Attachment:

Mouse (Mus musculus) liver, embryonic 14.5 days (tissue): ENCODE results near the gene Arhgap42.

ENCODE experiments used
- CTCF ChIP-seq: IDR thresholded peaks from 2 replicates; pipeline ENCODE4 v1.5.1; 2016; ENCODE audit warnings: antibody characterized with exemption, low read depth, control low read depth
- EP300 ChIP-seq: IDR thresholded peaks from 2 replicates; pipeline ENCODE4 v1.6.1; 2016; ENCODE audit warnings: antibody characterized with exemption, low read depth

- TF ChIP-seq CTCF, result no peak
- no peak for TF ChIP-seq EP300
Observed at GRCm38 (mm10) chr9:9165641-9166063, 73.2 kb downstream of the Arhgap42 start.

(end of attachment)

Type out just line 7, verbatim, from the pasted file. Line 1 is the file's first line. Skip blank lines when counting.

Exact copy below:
Observed at GRCm38 (mm10) chr9:9165641-9166063, 73.2 kb downstream of the Arhgap42 start.